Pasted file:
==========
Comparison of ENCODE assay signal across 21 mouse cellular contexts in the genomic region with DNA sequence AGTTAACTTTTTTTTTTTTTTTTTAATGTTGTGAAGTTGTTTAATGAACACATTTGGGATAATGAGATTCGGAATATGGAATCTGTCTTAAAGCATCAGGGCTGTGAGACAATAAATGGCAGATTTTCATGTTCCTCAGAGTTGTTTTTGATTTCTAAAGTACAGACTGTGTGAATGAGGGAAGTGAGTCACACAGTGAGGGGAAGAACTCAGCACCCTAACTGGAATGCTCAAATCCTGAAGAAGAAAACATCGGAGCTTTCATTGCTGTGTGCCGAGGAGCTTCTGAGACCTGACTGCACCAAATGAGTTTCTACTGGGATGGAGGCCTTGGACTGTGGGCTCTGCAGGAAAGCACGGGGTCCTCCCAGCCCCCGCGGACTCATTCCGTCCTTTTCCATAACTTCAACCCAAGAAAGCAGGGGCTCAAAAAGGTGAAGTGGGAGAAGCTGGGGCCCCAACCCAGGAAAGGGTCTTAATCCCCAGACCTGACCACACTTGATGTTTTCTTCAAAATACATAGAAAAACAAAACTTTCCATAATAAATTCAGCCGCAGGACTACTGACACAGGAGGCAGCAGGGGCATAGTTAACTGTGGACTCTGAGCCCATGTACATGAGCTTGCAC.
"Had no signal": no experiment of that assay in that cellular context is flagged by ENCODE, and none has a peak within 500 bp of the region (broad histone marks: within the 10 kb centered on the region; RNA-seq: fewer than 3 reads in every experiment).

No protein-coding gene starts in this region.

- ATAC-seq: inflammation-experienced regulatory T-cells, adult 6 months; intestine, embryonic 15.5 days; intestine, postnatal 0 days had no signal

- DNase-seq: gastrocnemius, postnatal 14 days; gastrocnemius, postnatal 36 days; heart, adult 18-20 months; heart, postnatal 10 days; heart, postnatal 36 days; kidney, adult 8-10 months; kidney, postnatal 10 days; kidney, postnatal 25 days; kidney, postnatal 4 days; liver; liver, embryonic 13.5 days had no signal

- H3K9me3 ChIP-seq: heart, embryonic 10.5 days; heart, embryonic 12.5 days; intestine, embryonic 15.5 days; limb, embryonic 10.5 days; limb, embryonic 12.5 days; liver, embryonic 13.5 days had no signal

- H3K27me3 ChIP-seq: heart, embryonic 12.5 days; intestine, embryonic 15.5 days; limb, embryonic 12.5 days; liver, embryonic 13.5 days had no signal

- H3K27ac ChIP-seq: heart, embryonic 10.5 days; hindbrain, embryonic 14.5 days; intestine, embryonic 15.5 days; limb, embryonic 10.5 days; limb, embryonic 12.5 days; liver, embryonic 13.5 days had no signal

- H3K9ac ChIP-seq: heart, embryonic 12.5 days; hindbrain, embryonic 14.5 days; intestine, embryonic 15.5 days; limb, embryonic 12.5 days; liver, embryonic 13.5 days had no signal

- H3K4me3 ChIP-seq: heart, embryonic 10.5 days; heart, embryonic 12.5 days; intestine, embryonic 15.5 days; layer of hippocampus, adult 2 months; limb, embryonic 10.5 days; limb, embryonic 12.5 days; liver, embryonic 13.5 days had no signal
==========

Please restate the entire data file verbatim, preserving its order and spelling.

Comparison of ENCODE assay signal across 21 mouse cellular contexts in the genomic region with DNA sequence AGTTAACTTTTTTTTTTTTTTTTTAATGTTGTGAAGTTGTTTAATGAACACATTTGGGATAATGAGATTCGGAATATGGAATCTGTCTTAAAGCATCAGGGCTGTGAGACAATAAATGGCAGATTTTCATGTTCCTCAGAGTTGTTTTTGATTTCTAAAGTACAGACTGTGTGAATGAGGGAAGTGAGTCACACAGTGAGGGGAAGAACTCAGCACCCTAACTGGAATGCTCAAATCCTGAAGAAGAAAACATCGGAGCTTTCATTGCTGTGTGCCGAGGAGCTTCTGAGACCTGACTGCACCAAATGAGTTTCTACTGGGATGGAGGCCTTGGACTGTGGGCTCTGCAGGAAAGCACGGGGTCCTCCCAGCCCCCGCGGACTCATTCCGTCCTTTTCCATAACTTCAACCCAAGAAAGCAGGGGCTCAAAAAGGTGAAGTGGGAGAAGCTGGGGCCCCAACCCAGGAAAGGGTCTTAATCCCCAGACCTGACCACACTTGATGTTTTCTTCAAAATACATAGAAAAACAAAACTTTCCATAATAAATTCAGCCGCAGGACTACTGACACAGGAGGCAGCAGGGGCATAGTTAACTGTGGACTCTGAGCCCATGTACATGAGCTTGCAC.
"Had no signal": no experiment of that assay in that cellular context is flagged by ENCODE, and none has a peak within 500 bp of the region (broad histone marks: within the 10 kb centered on the region; RNA-seq: fewer than 3 reads in every experiment).

No protein-coding gene starts in this region.

- ATAC-seq: inflammation-experienced regulatory T-cells, adult 6 months; intestine, embryonic 15.5 days; intestine, postnatal 0 days had no signal

- DNase-seq: gastrocnemius, postnatal 14 days; gastrocnemius, postnatal 36 days; heart, adult 18-20 months; heart, postnatal 10 days; heart, postnatal 36 days; kidney, adult 8-10 months; kidney, postnatal 10 days; kidney, postnatal 25 days; kidney, postnatal 4 days; liver; liver, embryonic 13.5 days had no signal

- H3K9me3 ChIP-seq: heart, embryonic 10.5 days; heart, embryonic 12.5 days; intestine, embryonic 15.5 days; limb, embryonic 10.5 days; limb, embryonic 12.5 days; liver, embryonic 13.5 days had no signal

- H3K27me3 ChIP-seq: heart, embryonic 12.5 days; intestine, embryonic 15.5 days; limb, embryonic 12.5 days; liver, embryonic 13.5 days had no signal

- H3K27ac ChIP-seq: heart, embryonic 10.5 days; hindbrain, embryonic 14.5 days; intestine, embryonic 15.5 days; limb, embryonic 10.5 days; limb, embryonic 12.5 days; liver, embryonic 13.5 days had no signal

- H3K9ac ChIP-seq: heart, embryonic 12.5 days; hindbrain, embryonic 14.5 days; intestine, embryonic 15.5 days; limb, embryonic 12.5 days; liver, embryonic 13.5 days had no signal

- H3K4me3 ChIP-seq: heart, embryonic 10.5 days; heart, embryonic 12.5 days; intestine, embryonic 15.5 days; layer of hippocampus, adult 2 months; limb, embryonic 10.5 days; limb, embryonic 12.5 days; liver, embryonic 13.5 days had no signal